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The End of Oulipo?

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Lady Chatterley’s Brother

Lady Chatterley's Brother. The first ebook in the new TQC Long Essays series, Lady Chatterley's Brothercalled “an exciting new project” by Chad Post of Open Letter and Three Percent. Why can't Nicholson Baker write about sex? And why can Javier Marias? We investigate why porn is a dead end, and why seduction paves the way for the sex writing of the future. Read an excerpt.

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Translate This Book!

Ever wonder what English is missing? Called "a fascinating Life Perecread" by The New Yorker, Translate This Book! brings together over 40 of the top translators, publishers, and authors to tell us what books need to be published in English. Get it on Kindle.

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Here are ten of my favorite moments from these hugely interesting letters.


Interviews from Conversational Reading

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The Provenance of Barthes' Continuance

The FSG blog Work in Progress has an insightful interview with Richard Howard, responsible for some of the most beautiful translations from French that I’ve ever read.

On the blog he’s talking about his most recent translation, Barthes’ Mourning Diary, which seems that it must have been a very difficult translation to do.

Here he’s talking about one particular translation choice:

I’d like to talk about the last stretch of the sentence. I find the English word continuance beautiful. Do you would recall the strategy, the process that led you to this transposition? In French we have ça continue in italics. We have continuance in italics, too, in English.

Howard: The two versions, the French and the English, are italicized for different reasons. In French, they are italicized because that is a kind of manner of speaking, which is really not quite proper. It’s from a realm of discourse which is more intimate, and more informal. Ça continue.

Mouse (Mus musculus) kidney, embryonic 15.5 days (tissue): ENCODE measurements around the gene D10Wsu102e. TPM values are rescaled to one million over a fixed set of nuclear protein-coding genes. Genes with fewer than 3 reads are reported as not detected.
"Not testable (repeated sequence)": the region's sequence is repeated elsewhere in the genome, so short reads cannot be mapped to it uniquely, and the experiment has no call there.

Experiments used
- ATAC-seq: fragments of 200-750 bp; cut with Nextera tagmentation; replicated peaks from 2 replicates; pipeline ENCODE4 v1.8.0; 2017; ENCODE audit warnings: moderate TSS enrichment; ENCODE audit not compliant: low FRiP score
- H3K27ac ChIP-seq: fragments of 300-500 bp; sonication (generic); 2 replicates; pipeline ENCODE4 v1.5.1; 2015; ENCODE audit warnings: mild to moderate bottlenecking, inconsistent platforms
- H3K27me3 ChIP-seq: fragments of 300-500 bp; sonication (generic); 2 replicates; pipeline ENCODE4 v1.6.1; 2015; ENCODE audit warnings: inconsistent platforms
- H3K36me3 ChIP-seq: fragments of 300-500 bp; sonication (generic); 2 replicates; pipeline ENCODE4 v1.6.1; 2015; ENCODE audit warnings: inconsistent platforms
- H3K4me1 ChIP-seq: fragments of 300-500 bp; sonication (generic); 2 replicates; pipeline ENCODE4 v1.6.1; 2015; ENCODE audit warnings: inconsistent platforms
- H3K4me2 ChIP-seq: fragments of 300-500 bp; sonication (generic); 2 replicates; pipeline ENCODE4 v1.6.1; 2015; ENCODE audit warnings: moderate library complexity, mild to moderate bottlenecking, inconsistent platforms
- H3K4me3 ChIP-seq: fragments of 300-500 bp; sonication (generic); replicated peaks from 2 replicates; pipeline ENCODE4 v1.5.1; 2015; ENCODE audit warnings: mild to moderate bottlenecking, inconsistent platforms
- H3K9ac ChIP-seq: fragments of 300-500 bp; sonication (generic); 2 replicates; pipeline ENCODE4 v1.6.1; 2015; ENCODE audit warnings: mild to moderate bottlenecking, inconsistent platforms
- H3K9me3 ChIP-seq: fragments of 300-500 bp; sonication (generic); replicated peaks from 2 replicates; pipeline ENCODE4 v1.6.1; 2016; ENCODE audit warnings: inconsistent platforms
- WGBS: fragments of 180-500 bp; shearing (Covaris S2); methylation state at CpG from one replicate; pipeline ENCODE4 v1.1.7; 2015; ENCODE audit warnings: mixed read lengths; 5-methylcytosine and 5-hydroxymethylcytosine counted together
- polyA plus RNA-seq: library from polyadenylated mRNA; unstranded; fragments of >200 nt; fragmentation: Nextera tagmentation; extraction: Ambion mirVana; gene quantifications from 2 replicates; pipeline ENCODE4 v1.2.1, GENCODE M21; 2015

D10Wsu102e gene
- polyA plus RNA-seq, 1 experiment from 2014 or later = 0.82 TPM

I was not comfortable with translating it that way. It would have had, the world deafens me with. And then it would be, it keeps going on, or something like that. That’s very much what the French is. I just felt that it was not a moment where I could lapse into the colloquial, that I wanted some kind of conclusion to the sentence and the observation. So I said, No sooner had she departed; then, the world deafens me with; and then, its; and then all those things which in French mean ça continue, “it keeps going on” or “it continues.” So I just came up with the noun continuance, which is not a frequently used word in English, though available to anybody: one understands what it means.

And here’s a little bit from Howard’s remarks on his professional relationship with Barthes:

I would call him up in France, when I was translating, and say, “What is this? I don’t understand it. Can you help me?”

“Of course,” he’d reply. Wonderful to have a living author who is there, who can do that for you, as a translator. I frequently, in translating works by dead authors, am simply stuck, and have to cast my net far and wide to find out exactly what it is, and often—sometimes—do not find out, and have to make up something else, or cover it over in some way. In the case of Roland, I don’t think I performed with that kind of inadequacy because he was there, and I could call him. And I feel, ever since his death, I feel—not that I’m inadequate for the work but that it’s a resource that I lack now; and it’s a terrible thing for me, to suddenly feel, “Oh, I’ll just call Roland; ask him what to do.” And I can’t. That’s a terrible thing.

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  2. Zone Translator Interviewed Translator Charlotte Mandell will see her translation of French giga-novel The Kindly Ones published here in March (and already garnering review attention); her translation of...
  3. Translation A pretty darn good piece on translation in the NYTBR. Here’s a good quote: Rabassa[, the major translator of Latin AMerican magical realist texts,] is...
  4. English Title Translation The Literary Saloon: Strictly speaking, 'English' is the correct translation; however the Chinese title — 英格力士 — is the phonetic rendering of the word 'English'...
  5. Thirwell on Wright/Queneau Adam Thirwell's homage to the amazing translator Barbara Wright is worth reading. Here's a bit: It begins with a digression in Paris. In 1929, Samuel...

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